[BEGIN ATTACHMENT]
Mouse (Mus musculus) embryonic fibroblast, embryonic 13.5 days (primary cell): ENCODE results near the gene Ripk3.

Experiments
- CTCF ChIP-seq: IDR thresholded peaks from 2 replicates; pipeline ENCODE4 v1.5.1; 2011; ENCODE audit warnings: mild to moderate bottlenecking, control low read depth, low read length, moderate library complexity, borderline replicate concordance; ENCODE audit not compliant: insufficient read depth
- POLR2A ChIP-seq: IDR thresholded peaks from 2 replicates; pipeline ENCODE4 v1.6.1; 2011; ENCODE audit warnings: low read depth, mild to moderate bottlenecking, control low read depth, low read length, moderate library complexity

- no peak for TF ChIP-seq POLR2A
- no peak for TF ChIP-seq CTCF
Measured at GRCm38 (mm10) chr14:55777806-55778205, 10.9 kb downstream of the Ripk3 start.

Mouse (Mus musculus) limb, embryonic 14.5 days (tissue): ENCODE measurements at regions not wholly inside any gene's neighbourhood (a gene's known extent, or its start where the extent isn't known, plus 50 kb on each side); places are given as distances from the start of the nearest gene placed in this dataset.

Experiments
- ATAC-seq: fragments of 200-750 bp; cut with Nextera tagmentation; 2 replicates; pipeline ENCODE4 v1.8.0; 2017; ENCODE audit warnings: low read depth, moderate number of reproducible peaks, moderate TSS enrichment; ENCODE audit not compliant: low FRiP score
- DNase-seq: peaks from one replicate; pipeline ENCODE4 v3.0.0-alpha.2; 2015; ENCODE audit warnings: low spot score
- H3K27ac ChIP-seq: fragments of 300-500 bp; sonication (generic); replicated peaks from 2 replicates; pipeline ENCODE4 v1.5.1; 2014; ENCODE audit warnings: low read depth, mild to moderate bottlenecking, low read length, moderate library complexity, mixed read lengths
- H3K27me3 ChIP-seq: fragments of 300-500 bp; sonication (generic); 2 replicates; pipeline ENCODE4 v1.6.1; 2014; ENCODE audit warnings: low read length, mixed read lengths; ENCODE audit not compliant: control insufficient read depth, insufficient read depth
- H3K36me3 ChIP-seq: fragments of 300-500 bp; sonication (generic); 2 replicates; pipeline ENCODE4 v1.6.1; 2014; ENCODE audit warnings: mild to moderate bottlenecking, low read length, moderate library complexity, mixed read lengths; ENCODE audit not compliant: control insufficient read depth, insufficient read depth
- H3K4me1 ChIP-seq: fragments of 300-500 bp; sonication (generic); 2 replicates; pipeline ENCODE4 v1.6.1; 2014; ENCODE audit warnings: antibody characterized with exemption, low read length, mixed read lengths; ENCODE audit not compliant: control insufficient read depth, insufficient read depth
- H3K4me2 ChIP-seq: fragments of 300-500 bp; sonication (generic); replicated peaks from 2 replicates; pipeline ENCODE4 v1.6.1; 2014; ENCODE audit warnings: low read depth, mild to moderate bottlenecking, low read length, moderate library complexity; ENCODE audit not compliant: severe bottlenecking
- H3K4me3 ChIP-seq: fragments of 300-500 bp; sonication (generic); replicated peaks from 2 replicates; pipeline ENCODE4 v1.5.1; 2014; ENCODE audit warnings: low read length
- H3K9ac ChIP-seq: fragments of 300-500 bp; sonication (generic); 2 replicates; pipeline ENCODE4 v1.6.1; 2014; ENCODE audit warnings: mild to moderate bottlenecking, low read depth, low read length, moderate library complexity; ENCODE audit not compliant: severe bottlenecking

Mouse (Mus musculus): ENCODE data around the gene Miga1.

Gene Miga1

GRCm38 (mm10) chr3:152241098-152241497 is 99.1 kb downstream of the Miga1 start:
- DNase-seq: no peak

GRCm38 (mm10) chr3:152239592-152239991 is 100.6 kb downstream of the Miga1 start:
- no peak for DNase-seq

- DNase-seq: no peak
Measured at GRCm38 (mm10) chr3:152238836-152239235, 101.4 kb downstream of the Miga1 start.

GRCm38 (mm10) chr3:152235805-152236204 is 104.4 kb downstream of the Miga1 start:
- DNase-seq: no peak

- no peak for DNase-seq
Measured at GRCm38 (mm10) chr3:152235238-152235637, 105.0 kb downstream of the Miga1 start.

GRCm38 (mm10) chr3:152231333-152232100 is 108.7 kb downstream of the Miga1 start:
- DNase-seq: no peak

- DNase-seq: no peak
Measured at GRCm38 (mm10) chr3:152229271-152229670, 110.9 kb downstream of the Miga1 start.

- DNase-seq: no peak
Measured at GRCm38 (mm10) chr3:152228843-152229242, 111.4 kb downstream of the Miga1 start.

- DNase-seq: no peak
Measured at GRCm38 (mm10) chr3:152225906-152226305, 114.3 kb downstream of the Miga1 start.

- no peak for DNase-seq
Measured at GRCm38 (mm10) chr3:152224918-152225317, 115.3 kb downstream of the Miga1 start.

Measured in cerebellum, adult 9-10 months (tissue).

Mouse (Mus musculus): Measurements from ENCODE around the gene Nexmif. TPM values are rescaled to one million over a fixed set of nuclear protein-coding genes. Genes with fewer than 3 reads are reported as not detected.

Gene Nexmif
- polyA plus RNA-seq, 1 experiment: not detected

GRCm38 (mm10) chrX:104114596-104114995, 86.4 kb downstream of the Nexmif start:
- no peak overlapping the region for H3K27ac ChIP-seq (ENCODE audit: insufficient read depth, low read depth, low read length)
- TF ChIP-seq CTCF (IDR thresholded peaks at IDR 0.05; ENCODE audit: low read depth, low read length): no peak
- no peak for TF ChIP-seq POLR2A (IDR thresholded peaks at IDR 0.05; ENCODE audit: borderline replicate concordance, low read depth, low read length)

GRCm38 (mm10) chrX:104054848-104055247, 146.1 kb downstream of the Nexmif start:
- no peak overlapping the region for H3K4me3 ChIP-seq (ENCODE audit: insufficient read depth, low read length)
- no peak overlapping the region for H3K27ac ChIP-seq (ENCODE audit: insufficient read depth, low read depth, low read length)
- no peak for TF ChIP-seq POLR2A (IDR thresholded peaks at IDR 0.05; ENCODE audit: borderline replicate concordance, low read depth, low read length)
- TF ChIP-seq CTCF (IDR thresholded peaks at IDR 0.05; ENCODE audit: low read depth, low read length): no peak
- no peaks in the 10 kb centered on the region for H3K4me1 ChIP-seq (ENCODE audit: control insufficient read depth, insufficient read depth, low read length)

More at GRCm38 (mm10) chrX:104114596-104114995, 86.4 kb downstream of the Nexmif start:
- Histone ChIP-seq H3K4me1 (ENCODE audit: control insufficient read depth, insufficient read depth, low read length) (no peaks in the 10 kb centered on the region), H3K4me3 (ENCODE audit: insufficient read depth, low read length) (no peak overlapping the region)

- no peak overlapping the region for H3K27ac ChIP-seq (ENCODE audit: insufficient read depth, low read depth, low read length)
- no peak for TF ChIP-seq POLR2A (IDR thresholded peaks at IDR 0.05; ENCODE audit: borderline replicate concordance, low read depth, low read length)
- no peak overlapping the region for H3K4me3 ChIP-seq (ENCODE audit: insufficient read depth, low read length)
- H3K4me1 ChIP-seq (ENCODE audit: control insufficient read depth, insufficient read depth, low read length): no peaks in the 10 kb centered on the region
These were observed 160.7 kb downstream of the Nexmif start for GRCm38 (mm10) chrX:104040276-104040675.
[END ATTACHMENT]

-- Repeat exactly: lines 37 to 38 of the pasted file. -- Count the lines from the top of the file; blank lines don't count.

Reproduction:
- DNase-seq: no peak
Measured at GRCm38 (mm10) chr3:152225906-152226305, 114.3 kb downstream of the Miga1 start.